Spread betting (in the UK & Ireland) and contracts for difference (CFDs) can be a useful tool for trading general election results. Spread bets and CFDs give traders leveraged access to trading on major indices and currencies, which tend to react swiftly to big national-level developments like elections.
While monitoring and trading on affected markets during the election campaigns can be worthwhile, the advantages of spread betting and CFD trading can be especially evident during election nights. Unlike stocks and exchange traded funds for instance, forex pairs and some indices can be traded around the clock on weekdays, and are not limited to exchange hours.
On election nights, this means that traders can attempt to take advantage of moves in the market in the evening after official polls close at 10pm and as exit polls are released, as well as overnight when the official results start to come in, and again in the early morning hours when the final results are out.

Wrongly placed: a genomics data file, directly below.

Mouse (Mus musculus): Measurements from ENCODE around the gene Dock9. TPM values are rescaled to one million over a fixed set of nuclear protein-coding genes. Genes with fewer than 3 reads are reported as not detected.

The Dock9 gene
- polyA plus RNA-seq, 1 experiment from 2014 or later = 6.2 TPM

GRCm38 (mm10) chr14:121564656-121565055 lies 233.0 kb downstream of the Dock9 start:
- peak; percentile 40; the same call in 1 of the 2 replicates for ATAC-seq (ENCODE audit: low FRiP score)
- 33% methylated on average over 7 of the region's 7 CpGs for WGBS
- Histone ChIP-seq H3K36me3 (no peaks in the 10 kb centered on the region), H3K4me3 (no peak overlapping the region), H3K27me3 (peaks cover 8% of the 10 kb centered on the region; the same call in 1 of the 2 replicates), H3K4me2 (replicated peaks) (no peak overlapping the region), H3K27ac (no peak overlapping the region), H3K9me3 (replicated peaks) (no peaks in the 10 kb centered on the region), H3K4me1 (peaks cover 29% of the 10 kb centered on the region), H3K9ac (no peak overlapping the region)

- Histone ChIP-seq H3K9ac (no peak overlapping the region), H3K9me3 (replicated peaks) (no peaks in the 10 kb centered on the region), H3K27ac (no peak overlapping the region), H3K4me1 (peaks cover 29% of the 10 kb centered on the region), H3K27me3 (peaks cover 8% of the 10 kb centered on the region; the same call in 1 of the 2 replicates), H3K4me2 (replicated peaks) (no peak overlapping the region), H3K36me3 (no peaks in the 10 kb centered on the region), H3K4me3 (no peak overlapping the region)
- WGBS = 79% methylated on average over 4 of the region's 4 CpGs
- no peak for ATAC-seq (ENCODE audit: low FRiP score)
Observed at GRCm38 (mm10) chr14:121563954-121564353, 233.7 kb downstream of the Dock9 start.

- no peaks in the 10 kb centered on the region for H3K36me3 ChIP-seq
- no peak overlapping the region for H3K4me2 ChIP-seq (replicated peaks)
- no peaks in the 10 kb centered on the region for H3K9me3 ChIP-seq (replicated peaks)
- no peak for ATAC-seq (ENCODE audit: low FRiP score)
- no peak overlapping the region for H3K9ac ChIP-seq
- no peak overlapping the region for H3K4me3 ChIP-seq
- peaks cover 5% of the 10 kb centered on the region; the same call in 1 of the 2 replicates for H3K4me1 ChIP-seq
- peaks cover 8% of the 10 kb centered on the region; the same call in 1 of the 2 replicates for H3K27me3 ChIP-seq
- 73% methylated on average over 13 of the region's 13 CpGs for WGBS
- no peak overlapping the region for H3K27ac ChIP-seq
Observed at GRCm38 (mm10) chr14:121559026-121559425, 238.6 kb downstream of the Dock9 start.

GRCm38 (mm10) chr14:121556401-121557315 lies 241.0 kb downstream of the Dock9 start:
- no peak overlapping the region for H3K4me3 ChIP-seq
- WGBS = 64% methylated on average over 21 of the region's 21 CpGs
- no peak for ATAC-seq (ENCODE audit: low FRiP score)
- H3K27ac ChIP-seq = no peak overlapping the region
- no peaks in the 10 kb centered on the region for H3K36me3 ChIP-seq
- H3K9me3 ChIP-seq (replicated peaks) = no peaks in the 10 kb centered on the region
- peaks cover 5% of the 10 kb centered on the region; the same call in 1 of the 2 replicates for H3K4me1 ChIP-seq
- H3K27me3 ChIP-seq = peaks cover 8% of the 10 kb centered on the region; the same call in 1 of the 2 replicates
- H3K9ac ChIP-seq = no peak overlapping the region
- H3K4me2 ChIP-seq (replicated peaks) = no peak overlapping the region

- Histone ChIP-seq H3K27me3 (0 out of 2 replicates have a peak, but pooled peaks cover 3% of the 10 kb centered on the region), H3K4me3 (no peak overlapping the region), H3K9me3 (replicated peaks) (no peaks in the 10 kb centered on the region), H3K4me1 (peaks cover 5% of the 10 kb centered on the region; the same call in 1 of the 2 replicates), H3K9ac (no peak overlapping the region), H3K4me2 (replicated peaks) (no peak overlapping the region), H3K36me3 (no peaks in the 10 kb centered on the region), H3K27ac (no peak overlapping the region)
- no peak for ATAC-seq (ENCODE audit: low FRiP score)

As 24-hour trading means that markets are open throughout the counting period, the risk of gapping is lower when spread betting and trading CFDs, relative to exchange-traded instruments.
The UK election: an evolving scenario
The UK general election takes place on Thursday 12 December, with the government looking for a stronger mandate to support its goal of pushing through Brexit and leaving the European Union. UK prime minister Boris Johnson’s aim is for voters to deliver a commanding Tory majority, which would give him the opportunity to bring an end to what he describes as “unrelenting parliamentary obstructionism”.